Silicon Valley Bank collapses, with repercussions in the U.S. and abroad

Silicon Valley Bank was surprisingly short of liquidity. The California Department of Financial Protection and Innovation appointed the Federal Deposit Insurance Corporation as the depositary for the bank’s funds.

U.S. authorities closed Silicon Valley Bank (SVB) on Friday, March 10 to protect its customers’ deposits and will reopen the institution on Monday under federal control, official sources reported, amid fears of contagion of the bank’s problems to the rest of the banking sector.

The bank, which has been working with the technology sector since the 1980s, was surprisingly short of liquidity.

The California Department of Financial Protection and Innovation (DFPI) closed SVB and appointed the Federal Deposit Insurance Corporation (FDIC) as depositary for the bank’s funds, the federal agency said Friday.

DFPI “took possession of Silicon Valley Bank, citing inadequate liquidity and insolvency,” the California agency said.

The bank’s 17 branches will reopen Monday under the control of a new entity specifically created by the FDIC to manage the institution’s operations.

In the short term, customers will be able to withdraw up to $250,000. Customers with more money in the bank, which is the vast majority, were invited to contact the FDIC.

SVB is the first institution with deposits guaranteed by the federal corporation to fail since 2020, according to the FDIC.

It is also the largest bank failure in the United States since the 2008 crisis by asset size.

The situation raises fears among investors that other banks could run into trouble amid an escalation of interest rates by central banks to contain inflation.

The authorities’ decision protects clients’ holdings and buys time to find potential buyers for the failed institution’s assets.

Technological bench

Silicon Valley Bank (SVB) was a Californian bank specializing in the technology sector, doing business primarily with funds that invest in unlisted companies.

Little known to the public, it was the sixteenth largest U.S. bank by asset size.

The firm, which operated in the United States, Europe, Asia and Israel, offered financial services to start-ups, among others, ranging from simple bank accounts to advice on capitalization.

Closely linked to technology companies, SVB suffered from the deterioration of the sector: the sharp rise in interest rates in the United States, affecting an industry highly dependent on financing for growth, coupled with difficulties in the supply of semiconductors and weak investor appetite for technology stocks, marked the end of the post-pandemic technology euphoria.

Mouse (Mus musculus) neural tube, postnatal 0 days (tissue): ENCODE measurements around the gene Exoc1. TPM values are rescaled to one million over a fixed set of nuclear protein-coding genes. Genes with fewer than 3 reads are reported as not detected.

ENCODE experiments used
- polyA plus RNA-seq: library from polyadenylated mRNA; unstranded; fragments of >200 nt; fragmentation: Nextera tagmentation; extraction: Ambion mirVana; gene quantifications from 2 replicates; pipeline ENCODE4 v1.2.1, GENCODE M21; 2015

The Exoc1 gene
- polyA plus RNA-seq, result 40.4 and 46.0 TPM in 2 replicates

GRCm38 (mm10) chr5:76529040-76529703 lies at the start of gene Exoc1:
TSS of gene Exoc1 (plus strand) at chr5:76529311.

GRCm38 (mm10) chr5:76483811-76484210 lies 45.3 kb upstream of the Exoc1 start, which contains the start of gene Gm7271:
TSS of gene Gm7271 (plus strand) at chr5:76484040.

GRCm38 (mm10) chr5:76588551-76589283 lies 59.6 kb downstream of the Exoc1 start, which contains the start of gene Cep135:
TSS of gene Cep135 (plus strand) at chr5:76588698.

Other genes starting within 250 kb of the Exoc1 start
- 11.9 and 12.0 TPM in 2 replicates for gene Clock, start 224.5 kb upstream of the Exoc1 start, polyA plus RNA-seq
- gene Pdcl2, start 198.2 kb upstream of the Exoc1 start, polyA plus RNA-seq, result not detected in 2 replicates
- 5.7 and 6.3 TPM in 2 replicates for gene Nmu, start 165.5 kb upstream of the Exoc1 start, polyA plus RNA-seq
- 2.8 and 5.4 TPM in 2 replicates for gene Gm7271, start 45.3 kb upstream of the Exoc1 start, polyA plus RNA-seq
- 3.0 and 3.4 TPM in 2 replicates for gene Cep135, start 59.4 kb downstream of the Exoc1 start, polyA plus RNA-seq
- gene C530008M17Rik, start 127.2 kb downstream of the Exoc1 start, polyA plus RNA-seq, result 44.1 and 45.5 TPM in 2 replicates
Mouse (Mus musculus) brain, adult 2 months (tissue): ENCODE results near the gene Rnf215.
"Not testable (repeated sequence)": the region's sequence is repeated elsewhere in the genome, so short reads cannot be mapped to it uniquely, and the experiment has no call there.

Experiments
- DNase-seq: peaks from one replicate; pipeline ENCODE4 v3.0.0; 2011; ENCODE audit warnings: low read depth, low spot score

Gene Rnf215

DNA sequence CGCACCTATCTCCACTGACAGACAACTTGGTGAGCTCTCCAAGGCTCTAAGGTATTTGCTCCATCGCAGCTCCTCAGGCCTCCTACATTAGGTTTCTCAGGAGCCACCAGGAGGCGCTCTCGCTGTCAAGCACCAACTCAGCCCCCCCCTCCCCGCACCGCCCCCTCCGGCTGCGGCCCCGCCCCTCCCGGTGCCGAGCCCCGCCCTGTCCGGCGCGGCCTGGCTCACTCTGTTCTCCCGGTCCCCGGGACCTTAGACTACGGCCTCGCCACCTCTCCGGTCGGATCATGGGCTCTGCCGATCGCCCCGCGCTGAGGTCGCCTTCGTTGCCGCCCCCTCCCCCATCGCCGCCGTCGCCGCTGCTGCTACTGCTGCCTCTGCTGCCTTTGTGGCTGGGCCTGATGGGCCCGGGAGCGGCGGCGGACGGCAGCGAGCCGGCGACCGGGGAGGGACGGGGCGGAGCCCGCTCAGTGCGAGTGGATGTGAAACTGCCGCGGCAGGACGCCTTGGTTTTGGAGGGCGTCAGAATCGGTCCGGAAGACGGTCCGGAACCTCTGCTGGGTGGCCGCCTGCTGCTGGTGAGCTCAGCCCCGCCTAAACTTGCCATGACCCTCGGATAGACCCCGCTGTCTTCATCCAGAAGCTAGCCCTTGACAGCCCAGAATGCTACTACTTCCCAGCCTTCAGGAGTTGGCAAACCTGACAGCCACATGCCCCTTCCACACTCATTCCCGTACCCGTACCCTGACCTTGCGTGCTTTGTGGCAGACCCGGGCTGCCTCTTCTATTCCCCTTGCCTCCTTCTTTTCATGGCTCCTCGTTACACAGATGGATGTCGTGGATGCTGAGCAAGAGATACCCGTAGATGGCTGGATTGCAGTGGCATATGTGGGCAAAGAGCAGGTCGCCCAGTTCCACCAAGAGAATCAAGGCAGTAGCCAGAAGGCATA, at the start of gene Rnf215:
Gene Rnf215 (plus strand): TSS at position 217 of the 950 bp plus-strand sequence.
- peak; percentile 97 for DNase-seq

Panic set in after the bank’s parent, SVB Financial Group, announced it would attempt to raise $2.25 billion in fresh funds.

The group quickly sold a $21 billion portfolio of financial securities at an estimated loss of $1.8 billion.

SVB was seeking to strengthen its finances, fragile due to customer withdrawals.

According to the specialized economic channel CNBC, the bank failed to raise the necessary capital and was negotiating its sale to another bank before the announcement by the regulatory authorities.

Financial sector shocked by bankruptcy

SVB’s difficulties went beyond the country’s borders and shocked the global banking sector, which was taken by surprise.

At the end of 2022, the bank had $209 billion in assets and about $175.4 billion in deposits, officials said.

Treasury Secretary Janet Yellen met Friday with financial regulators to discuss SVB’s situation and said the banking system “remains resilient and regulators have effective tools to address this type of event,” according to a Treasury Department statement.

The four largest U.S. banks lost $52 billion on the stock market on Thursday alone, and the move also affected Asian and European banks, which posted sharp losses in market capitalization.

Wall Street ended lower on Friday, strongly impacted by this case. The Dow Jones lost 1.07%, the tech-heavy Nasdaq 1.76% and the broader S&P 500 index 1.45%.

SVB’s difficulties virtually coincided with Wednesday night’s announcement of the liquidation of Silvergate Bank, a banking institution particularly active in the troubled cryptocurrency sector.

Since the 2008-2009 financial crisis and the failure of Lehman Brothers, banks are regularly stress-tested and must provide assurances to regulators of their ability to respond to stressful situations.

Updated date

Article publidhed on March 11, 2023 by Josh Smith

Last Update March 11, 2023 by Josh Smith